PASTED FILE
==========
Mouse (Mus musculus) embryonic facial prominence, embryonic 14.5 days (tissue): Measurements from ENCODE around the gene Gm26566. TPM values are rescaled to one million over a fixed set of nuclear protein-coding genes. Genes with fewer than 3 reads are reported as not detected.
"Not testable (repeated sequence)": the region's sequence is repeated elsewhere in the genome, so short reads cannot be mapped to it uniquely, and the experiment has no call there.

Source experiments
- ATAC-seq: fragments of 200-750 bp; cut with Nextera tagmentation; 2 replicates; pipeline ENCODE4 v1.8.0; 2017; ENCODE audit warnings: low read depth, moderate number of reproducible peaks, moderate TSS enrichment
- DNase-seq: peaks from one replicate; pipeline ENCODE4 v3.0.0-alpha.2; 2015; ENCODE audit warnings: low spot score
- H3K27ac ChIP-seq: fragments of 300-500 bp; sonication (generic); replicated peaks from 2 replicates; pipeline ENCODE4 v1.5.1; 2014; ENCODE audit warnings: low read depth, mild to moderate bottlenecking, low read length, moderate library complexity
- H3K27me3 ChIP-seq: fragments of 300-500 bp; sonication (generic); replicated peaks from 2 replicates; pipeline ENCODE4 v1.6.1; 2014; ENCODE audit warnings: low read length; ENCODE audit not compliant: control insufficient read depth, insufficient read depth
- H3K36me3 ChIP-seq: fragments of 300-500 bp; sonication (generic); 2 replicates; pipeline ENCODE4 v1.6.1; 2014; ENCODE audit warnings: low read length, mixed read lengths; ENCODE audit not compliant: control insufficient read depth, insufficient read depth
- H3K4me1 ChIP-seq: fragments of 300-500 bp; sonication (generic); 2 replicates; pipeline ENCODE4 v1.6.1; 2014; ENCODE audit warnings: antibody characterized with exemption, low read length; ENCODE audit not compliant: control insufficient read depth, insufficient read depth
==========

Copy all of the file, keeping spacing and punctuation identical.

Mouse (Mus musculus) embryonic facial prominence, embryonic 14.5 days (tissue): Measurements from ENCODE around the gene Gm26566. TPM values are rescaled to one million over a fixed set of nuclear protein-coding genes. Genes with fewer than 3 reads are reported as not detected.
"Not testable (repeated sequence)": the region's sequence is repeated elsewhere in the genome, so short reads cannot be mapped to it uniquely, and the experiment has no call there.

Source experiments
- ATAC-seq: fragments of 200-750 bp; cut with Nextera tagmentation; 2 replicates; pipeline ENCODE4 v1.8.0; 2017; ENCODE audit warnings: low read depth, moderate number of reproducible peaks, moderate TSS enrichment
- DNase-seq: peaks from one replicate; pipeline ENCODE4 v3.0.0-alpha.2; 2015; ENCODE audit warnings: low spot score
- H3K27ac ChIP-seq: fragments of 300-500 bp; sonication (generic); replicated peaks from 2 replicates; pipeline ENCODE4 v1.5.1; 2014; ENCODE audit warnings: low read depth, mild to moderate bottlenecking, low read length, moderate library complexity
- H3K27me3 ChIP-seq: fragments of 300-500 bp; sonication (generic); replicated peaks from 2 replicates; pipeline ENCODE4 v1.6.1; 2014; ENCODE audit warnings: low read length; ENCODE audit not compliant: control insufficient read depth, insufficient read depth
- H3K36me3 ChIP-seq: fragments of 300-500 bp; sonication (generic); 2 replicates; pipeline ENCODE4 v1.6.1; 2014; ENCODE audit warnings: low read length, mixed read lengths; ENCODE audit not compliant: control insufficient read depth, insufficient read depth
- H3K4me1 ChIP-seq: fragments of 300-500 bp; sonication (generic); 2 replicates; pipeline ENCODE4 v1.6.1; 2014; ENCODE audit warnings: antibody characterized with exemption, low read length; ENCODE audit not compliant: control insufficient read depth, insufficient read depth